(Actually, it’s more like 6.0.)
I don’t know about you, but one of the first things I do when picking up a new RPG is look at the character sheet. Very few things can tell you more about a system in such a small space. Plus, some of them are just plain cool in their own right.
That’s one reason why, way back when, the character sheet was the first substantive game-mechanical thing I posted. Well, shortly after doing that, I recruited the help of graphic designer – and fellow local gamer and Final Fantasy enthusiast – David Alleyn and he has since improved it dramatically. As you can see, it’s much more professional now, and the changes I said I wanted in the earlier post have been implemented.
This is meant to be printed two-sided, ideally on something heavier than standard printer paper, then cut along the dotted line in the middle. This turns it into two cards with roughly the same half-size footprint as the rulebooks, though in landscape instead of portrait. The top half becomes your general-purpose Character Card, and the bottom half becomes a Combat Card for use during battles. (I say “a” combat card because some characters may call for more than one.) The game is set up so that, at any given time, all the information you’re most likely to need is on one and only one of these cards, so you’ll generally keep them in a little stack in front of you with the currently-relevant one on top. It saves space and is kind of a fun extra touch once you’re used to it.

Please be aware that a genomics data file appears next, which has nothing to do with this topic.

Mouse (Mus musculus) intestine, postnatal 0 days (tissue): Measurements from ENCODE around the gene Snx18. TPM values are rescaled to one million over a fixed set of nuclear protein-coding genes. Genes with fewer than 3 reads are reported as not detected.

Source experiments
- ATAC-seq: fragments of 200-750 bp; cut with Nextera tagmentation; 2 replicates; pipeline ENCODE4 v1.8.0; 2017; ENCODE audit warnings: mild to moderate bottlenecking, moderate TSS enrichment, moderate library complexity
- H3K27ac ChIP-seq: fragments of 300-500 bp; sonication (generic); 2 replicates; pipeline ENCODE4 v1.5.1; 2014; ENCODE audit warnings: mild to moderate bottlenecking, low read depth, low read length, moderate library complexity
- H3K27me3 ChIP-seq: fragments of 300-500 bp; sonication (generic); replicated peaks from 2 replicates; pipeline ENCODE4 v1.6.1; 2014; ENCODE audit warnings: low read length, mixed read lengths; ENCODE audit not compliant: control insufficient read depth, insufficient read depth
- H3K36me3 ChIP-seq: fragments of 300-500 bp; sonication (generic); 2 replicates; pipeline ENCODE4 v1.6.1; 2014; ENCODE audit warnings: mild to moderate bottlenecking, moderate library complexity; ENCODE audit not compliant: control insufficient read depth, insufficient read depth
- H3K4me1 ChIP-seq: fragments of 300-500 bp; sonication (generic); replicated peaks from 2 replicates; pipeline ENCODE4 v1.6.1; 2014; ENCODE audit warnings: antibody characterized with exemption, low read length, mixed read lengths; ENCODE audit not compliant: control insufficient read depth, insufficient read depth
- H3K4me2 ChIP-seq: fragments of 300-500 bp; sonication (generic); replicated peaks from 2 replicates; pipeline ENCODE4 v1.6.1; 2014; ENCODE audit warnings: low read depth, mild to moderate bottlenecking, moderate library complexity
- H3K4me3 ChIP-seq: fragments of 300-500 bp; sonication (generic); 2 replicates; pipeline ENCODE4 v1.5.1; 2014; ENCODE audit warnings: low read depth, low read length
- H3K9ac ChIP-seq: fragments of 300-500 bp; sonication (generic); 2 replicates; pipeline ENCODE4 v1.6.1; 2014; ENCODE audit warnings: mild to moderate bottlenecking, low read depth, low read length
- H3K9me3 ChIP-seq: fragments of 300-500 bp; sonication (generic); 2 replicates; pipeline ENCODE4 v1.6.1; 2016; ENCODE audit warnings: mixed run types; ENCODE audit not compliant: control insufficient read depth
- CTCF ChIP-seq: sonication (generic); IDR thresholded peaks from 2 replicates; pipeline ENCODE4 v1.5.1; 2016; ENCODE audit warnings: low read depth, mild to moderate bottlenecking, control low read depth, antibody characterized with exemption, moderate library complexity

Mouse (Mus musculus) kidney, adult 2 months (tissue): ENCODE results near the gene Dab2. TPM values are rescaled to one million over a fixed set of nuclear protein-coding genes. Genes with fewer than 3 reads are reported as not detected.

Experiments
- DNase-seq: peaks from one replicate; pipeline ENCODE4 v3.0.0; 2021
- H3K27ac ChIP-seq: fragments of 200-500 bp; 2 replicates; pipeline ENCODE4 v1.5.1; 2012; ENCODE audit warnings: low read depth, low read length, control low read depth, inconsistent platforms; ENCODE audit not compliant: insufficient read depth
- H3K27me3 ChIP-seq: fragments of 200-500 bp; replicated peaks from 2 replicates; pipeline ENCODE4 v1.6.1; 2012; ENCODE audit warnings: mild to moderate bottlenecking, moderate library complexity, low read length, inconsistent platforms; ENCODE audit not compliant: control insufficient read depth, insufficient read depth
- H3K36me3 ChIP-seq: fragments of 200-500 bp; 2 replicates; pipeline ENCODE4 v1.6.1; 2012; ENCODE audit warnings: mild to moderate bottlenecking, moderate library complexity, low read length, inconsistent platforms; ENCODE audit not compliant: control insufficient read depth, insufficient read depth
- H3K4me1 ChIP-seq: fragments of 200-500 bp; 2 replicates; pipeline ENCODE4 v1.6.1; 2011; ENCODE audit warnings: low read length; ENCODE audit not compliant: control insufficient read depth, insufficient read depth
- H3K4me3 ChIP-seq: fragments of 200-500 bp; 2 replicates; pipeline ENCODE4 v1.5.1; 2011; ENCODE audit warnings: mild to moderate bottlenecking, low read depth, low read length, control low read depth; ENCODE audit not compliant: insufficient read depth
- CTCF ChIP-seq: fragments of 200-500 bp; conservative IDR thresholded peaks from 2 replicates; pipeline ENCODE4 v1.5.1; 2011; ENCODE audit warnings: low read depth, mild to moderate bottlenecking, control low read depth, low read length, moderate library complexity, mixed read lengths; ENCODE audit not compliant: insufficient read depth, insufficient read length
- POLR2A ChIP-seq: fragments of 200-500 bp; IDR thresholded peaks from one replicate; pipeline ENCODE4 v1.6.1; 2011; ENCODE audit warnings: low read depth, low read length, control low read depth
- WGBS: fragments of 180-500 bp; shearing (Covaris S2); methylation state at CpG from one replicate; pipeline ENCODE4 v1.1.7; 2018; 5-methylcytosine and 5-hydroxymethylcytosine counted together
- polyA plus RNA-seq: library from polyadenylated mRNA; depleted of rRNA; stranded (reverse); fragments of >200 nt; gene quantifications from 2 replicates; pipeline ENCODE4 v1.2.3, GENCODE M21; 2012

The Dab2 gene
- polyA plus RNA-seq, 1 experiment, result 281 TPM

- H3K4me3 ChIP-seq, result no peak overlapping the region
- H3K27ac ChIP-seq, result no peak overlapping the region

This was inspired by using the L and R buttons (“bumpers” in current parlance, I think) to scroll between characters in certain Japanese games I could mention. But like a lot of things in this game that had similar starting points, somewhere along the line it turned into a uniquely Fantasy Infinity touch.
I think I’ll leave off there as I think David’s work largely speaks for itself. As usual, you can grab a .pdf from the link below to see this as it’s intended to be seen.